If you work in security or development, you may be used to recognizing encoded data, and can tell that this is Base64 encoded data. If you run this file through a base64 decoder (like this: curl -s https://sandbox.vflsruxm.net/plans.rar | base64 -D > plans.rar), you’ll end up with a working RAR file. If you decompress that, you get a PNG image of a QR code.
This is the final hint that shows how Darlene hijacked Elliot’s monitor firmware, but not the actual computer. In short, Monitor Darkly is a firmware hack of the OSD built into a specific Dell monitor. Using a USB port on the monitor (or HDMI too), an attacker can hijack the monitor’s firmware, and then fully control reading and writing every pixel on the monitor, independent of what the actual computer sends to the monitor. This mean an attacker can force pictures onto your monitor regardless of what the computer is telling it to display. That could allow them to trick you in a number of ways. More importantly, it allows attackers to read every pixel on the monitor, which is likely what this hack does to create screenshots for Dom. If you want to learn more about this hack, check out the DEF CON talk on Monitor Darkly.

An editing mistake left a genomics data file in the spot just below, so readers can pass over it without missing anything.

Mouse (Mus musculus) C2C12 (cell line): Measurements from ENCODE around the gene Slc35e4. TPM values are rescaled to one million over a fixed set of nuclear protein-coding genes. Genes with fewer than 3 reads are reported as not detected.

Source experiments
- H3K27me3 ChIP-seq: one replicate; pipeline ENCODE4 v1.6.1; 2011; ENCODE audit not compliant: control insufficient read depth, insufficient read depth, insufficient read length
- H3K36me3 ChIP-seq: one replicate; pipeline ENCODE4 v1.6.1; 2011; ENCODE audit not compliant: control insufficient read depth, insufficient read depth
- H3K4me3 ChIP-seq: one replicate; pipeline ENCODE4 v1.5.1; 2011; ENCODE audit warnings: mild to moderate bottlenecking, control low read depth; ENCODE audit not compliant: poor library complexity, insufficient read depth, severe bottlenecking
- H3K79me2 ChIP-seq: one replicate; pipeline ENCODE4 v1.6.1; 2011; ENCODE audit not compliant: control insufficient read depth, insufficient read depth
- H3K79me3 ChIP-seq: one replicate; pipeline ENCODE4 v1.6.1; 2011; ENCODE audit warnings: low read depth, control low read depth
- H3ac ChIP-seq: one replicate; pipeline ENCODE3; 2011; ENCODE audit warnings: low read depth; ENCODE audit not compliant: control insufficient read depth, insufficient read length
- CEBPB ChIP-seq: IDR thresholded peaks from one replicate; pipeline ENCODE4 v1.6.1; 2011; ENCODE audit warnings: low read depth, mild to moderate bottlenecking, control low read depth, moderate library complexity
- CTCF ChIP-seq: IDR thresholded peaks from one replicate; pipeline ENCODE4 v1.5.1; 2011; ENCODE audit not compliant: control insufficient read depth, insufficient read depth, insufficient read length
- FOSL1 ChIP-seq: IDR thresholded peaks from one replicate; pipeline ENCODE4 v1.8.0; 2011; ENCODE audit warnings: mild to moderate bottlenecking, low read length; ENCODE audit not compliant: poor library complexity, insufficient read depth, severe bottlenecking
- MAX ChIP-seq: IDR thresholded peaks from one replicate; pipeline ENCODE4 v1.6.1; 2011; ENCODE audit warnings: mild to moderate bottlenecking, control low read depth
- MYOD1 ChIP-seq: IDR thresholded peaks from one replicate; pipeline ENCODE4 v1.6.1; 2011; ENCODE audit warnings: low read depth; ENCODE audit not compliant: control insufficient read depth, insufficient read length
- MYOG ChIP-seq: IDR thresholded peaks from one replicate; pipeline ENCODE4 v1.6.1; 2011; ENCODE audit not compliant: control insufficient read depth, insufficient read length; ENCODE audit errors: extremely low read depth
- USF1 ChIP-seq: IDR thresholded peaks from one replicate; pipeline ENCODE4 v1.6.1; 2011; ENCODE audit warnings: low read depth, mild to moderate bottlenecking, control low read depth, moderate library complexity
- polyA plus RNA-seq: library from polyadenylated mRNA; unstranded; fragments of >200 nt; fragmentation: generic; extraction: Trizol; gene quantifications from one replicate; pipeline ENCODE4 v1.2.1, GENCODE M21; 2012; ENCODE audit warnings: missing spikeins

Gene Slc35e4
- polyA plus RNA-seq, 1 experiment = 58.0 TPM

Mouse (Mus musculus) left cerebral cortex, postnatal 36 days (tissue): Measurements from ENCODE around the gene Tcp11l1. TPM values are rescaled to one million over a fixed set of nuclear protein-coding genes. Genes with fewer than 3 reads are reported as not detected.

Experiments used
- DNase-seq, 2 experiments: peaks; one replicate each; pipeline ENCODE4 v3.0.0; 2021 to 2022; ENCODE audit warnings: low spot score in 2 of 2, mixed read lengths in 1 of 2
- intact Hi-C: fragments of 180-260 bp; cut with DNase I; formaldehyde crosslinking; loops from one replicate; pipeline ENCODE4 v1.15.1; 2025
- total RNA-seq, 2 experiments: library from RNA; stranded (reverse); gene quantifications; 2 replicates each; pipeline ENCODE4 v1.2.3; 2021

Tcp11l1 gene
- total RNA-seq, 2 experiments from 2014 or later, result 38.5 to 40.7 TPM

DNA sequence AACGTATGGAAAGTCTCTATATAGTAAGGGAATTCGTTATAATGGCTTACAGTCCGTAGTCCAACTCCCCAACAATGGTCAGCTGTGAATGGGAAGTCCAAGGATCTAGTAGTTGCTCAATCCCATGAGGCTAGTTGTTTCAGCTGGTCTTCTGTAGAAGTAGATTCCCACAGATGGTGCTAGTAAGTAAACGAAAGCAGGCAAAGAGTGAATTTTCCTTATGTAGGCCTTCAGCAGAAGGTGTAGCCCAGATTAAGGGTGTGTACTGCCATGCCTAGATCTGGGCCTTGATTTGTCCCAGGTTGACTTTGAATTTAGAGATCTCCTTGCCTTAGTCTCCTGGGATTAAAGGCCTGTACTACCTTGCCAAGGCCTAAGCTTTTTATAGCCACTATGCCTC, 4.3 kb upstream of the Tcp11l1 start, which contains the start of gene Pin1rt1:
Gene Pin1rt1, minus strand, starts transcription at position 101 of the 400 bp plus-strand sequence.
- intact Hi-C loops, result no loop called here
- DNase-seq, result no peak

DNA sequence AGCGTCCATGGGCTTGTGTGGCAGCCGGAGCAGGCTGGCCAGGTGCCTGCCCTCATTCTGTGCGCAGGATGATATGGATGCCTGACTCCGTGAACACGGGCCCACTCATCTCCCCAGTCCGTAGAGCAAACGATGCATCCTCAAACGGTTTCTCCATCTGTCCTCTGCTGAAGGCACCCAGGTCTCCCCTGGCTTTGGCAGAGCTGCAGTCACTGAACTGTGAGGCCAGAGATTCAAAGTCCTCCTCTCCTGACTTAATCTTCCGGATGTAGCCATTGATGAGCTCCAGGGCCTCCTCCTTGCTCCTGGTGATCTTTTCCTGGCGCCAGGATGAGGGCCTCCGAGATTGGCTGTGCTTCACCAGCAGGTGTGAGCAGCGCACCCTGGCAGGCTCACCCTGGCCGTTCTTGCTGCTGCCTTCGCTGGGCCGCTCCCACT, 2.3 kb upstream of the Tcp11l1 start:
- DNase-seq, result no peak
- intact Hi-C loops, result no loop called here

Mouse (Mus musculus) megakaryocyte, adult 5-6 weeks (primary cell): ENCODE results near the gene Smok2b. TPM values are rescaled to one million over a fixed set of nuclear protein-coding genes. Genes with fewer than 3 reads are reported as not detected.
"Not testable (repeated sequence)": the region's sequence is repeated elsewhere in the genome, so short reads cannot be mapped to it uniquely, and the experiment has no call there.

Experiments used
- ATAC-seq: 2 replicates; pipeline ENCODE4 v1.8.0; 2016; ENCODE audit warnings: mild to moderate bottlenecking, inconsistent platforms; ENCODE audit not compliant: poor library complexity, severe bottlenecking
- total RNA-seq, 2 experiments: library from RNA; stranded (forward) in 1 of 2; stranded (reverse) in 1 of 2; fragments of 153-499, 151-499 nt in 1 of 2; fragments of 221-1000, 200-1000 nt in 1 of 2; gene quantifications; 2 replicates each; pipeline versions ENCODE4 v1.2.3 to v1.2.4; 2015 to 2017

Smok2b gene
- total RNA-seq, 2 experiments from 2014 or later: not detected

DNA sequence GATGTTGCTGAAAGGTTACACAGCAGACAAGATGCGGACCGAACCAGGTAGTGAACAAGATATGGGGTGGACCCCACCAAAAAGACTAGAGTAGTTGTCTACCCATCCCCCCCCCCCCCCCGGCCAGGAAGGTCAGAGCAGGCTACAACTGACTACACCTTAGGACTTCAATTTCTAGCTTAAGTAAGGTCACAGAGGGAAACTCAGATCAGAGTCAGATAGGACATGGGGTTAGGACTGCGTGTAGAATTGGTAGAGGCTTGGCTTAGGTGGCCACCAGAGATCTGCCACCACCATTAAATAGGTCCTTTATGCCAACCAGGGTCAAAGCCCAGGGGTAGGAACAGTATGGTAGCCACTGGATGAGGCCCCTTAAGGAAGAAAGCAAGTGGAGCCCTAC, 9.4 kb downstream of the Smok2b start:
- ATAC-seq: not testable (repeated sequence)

The only missing piece of this equations is how the monitor sends that information back to Dom. Most monitors don’t have network or wireless capabilities, so how does this hijacked monitor connect to Dom’s computer? Well, nothing in this episode answers that question, but luckily an interview with one of the producers, Kor Adana, give us the last hint. In an interview, Adana mentioned the USB Armory. This is a full computer on a tiny USB stick. This USB stick would serve two purposes. First, it could be the USB delivery mechanism for the firmware exploit used to hijack the monitor. Second, with the right accessories (a cellular USB dongle), this tiny computer could also wirelessly connect to the Internet, sending the screen images back to Dom.
As you can tell, this is a pretty realistic hack. It literally uses a real monitor firmware exploits that researchers disclosed a year ago. I will say that the actual GitHub code for this exploit doesn’t contain any command and control code that send screens back over the network. That is not something the original researchers did. However, the hack would allow you to create screenshots, and combined with a small USB computer and cellular dongle, this is a totally plausible application for Monitor Darkly’s capabilities. As usual, Mr. Robot gets a +1 for realism.